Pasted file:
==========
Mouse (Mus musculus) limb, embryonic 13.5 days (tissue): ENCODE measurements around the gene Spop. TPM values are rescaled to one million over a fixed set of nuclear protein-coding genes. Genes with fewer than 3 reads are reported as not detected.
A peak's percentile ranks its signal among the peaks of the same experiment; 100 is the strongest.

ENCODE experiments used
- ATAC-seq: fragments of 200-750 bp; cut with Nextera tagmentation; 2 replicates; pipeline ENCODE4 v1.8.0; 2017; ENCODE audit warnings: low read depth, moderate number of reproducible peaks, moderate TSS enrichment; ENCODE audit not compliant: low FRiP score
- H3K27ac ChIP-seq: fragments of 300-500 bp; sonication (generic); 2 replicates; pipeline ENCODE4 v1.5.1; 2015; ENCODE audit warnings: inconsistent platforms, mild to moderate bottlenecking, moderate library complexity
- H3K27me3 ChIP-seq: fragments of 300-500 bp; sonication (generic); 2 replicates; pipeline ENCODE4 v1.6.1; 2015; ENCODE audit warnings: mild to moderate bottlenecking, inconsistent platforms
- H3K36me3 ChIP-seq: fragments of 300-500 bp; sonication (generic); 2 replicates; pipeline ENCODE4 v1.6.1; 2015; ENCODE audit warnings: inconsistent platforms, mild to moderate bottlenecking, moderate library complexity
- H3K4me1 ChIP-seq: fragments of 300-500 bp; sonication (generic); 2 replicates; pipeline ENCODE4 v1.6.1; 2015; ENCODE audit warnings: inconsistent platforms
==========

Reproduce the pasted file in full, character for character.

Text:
Mouse (Mus musculus) limb, embryonic 13.5 days (tissue): ENCODE measurements around the gene Spop. TPM values are rescaled to one million over a fixed set of nuclear protein-coding genes. Genes with fewer than 3 reads are reported as not detected.
A peak's percentile ranks its signal among the peaks of the same experiment; 100 is the strongest.

ENCODE experiments used
- ATAC-seq: fragments of 200-750 bp; cut with Nextera tagmentation; 2 replicates; pipeline ENCODE4 v1.8.0; 2017; ENCODE audit warnings: low read depth, moderate number of reproducible peaks, moderate TSS enrichment; ENCODE audit not compliant: low FRiP score
- H3K27ac ChIP-seq: fragments of 300-500 bp; sonication (generic); 2 replicates; pipeline ENCODE4 v1.5.1; 2015; ENCODE audit warnings: inconsistent platforms, mild to moderate bottlenecking, moderate library complexity
- H3K27me3 ChIP-seq: fragments of 300-500 bp; sonication (generic); 2 replicates; pipeline ENCODE4 v1.6.1; 2015; ENCODE audit warnings: mild to moderate bottlenecking, inconsistent platforms
- H3K36me3 ChIP-seq: fragments of 300-500 bp; sonication (generic); 2 replicates; pipeline ENCODE4 v1.6.1; 2015; ENCODE audit warnings: inconsistent platforms, mild to moderate bottlenecking, moderate library complexity
- H3K4me1 ChIP-seq: fragments of 300-500 bp; sonication (generic); 2 replicates; pipeline ENCODE4 v1.6.1; 2015; ENCODE audit warnings: inconsistent platforms